Yet her book in some cases contains just enough information to justify Massey’s contention that she could have done some of the things she claimed. Velazquez revealed, for example, that one of the names she used in her espionage activities was ‘Mrs. Williams.’ Massey found evidence that a Mrs. Alice Williams was arrested in Richmond but released after her identity was established and that papers in Richmond lauded her work as a soldier and nurse. Massey also found evidence that a reporter from the New York Herald knew Mrs. Williams as a prisoner in Richmond and wrote about her in an article which appeared in October 1863. We may conclude from this evidence that someone who called herself Alice Williams existed. The War of the Rebellion contains another reference to a Miss Alice Williams ‘who was commissioned in the rebel army as a lieutenant under the name of Buford.’ Such evidence appears to confirm this claim at least, even this documentation is suspect, however. The letter in The War of the Rebellion was written by Sanford Conover, later revealed as a perjurer and forger.
The war memoir written by Madame Velazquez was certainly more bizarre than most, and at times she tended to stretch her credibility by claiming too much. For example, although officials during the Civil War were far more accessible to the general public than is the case today, she maintained that within the span of four years and in the middle of a bloody war she had personal access to such Southern and Northern officials as Leroy P. Walker and Secretary of War Simon Cameron, Jefferson Davis and Abraham Lincoln, a host of generals such as Stonewall Jackson, Leonidas Polk, William Hardee, Benjamin Butler, John Winder, James Longstreet, and William Rosecrans, as well as the governors of Ohio and Indiana and financier James Fisk. This, combined with her claimed astonishing ability to travel throughout the North as well as the South with little or no difficulty, using charm and guile as her most effective passport, is incredible.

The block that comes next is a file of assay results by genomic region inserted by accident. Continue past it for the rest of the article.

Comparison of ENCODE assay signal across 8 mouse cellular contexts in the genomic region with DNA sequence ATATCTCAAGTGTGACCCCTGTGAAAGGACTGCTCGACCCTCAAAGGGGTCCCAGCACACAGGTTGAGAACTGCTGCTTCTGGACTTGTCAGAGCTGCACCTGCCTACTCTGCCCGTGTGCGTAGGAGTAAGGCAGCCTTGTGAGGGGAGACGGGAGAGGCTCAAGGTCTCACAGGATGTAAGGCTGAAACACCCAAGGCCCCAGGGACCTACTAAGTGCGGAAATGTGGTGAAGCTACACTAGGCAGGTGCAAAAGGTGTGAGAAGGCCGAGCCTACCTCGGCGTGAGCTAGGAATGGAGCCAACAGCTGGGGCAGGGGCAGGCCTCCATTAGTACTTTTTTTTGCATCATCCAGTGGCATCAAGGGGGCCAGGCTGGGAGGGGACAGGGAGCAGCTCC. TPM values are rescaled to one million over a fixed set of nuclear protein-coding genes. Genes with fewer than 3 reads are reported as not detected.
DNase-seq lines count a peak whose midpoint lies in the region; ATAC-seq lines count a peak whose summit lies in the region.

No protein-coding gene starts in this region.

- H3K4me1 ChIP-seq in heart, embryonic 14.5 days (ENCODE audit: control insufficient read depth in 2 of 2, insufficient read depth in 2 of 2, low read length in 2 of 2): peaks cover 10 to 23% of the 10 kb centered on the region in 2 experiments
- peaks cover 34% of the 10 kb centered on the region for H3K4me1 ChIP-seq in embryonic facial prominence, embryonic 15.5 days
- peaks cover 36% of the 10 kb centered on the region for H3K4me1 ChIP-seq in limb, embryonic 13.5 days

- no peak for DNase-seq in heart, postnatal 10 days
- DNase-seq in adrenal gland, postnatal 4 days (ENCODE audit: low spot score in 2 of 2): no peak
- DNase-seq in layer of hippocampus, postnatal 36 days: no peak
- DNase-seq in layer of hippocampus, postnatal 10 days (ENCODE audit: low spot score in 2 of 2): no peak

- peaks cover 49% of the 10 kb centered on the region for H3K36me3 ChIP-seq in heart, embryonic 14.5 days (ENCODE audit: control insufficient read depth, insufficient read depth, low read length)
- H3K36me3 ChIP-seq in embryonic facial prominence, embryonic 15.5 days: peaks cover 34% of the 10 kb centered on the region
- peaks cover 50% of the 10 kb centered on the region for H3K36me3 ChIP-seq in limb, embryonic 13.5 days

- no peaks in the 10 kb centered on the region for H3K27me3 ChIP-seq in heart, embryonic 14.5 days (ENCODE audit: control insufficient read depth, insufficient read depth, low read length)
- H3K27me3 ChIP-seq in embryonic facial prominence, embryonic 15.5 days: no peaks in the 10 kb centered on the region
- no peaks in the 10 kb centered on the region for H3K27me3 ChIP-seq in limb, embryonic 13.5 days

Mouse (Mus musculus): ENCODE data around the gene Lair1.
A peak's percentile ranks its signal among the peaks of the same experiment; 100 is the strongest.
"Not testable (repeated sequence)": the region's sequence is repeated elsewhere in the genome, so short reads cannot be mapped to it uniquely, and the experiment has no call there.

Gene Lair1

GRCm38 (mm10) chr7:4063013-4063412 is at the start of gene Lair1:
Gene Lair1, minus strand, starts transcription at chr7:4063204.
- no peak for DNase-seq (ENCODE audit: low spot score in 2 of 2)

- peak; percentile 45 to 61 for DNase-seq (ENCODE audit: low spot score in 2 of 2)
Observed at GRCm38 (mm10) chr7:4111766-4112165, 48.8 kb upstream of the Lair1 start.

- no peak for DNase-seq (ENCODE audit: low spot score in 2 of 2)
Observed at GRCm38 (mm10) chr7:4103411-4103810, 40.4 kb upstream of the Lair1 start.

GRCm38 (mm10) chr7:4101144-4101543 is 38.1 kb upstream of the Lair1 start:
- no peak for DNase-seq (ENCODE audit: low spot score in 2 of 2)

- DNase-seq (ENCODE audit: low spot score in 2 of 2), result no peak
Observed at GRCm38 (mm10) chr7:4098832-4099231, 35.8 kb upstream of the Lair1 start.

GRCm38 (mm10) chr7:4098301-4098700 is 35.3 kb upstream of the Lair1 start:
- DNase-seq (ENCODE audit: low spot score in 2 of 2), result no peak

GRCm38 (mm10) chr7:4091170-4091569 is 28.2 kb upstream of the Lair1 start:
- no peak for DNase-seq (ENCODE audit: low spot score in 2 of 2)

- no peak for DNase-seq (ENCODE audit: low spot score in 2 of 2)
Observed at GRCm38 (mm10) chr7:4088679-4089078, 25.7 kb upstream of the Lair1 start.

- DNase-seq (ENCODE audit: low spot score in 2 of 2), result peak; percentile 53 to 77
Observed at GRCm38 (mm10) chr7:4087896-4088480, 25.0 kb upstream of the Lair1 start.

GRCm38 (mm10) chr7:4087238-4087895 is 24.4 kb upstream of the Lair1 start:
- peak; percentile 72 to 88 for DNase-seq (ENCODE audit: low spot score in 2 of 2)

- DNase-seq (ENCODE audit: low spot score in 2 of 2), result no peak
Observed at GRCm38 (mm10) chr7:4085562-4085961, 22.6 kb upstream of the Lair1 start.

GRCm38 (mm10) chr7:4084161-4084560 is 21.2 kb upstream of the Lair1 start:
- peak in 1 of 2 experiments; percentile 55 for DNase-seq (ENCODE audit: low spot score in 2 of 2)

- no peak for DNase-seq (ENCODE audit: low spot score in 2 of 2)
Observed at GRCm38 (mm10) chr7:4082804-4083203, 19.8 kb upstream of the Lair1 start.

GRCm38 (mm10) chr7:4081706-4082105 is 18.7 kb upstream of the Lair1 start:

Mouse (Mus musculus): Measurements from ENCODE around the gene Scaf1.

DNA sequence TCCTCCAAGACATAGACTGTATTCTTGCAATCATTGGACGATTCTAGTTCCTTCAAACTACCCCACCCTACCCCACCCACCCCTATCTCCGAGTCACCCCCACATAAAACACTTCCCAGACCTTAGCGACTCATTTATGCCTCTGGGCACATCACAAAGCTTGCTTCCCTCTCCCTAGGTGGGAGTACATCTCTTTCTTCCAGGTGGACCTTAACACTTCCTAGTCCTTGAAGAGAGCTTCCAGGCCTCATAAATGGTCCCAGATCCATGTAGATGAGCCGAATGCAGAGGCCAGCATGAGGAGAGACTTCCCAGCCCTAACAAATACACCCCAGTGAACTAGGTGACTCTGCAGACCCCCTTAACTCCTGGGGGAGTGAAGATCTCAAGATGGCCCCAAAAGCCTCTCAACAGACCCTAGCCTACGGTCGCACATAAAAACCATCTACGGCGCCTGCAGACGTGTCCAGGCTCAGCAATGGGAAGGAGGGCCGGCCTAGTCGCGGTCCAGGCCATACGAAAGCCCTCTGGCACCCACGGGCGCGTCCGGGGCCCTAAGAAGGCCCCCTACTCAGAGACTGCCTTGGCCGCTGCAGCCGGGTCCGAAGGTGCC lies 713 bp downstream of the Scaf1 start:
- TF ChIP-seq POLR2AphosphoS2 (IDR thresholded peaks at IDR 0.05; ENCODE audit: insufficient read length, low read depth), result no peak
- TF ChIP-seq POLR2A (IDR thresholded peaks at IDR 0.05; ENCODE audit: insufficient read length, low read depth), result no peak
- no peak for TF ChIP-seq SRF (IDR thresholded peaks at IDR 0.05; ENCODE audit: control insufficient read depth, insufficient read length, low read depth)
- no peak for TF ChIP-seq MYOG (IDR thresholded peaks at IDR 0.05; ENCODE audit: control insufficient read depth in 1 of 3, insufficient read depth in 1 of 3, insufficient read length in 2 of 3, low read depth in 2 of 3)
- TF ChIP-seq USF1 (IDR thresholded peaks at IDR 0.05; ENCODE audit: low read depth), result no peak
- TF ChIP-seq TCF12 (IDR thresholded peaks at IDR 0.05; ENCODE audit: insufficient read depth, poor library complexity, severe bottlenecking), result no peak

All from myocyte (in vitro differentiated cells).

One final factor that should be considered is her personal motivation for writing her book. One cannot read it without concluding that she was at the very least an opportunist. She admitted that her reasons for writing the book were pecuniary rather than patriotic, educational, or literary. Certainly the character she revealed in her book was capable of taking advantage of a reading public inclined to buy romantic literature. She made no attempt to hide her ability to tell a convincing lie and even defended it by saying that ‘lying was as necessary as fighting in warfare.’ As a double agent her very life depended on her ability to tell a believable lie. Thus she was quite capable of using her wits and the gullibility of her readers in order to support herself and her child.
In the end we will probably never know conclusively if Madame Loreta Janeta Velazquez was a brave soldier and spy or merely a literary opportunist–or both. If we assume that all of her claims must be confirmed by other evidence in order to be judged true, then we must conclude that much of her story is untrue simply because there is not enough evidence available to substantiate it. And since in every lie there is usually a seed of truth, we may definitely assume that Madame Velazquez has expanded on that seed.
This article was written by Sylvia D. Hoffert and originally appeared in the August 1999 issue of Civil War Times magazine.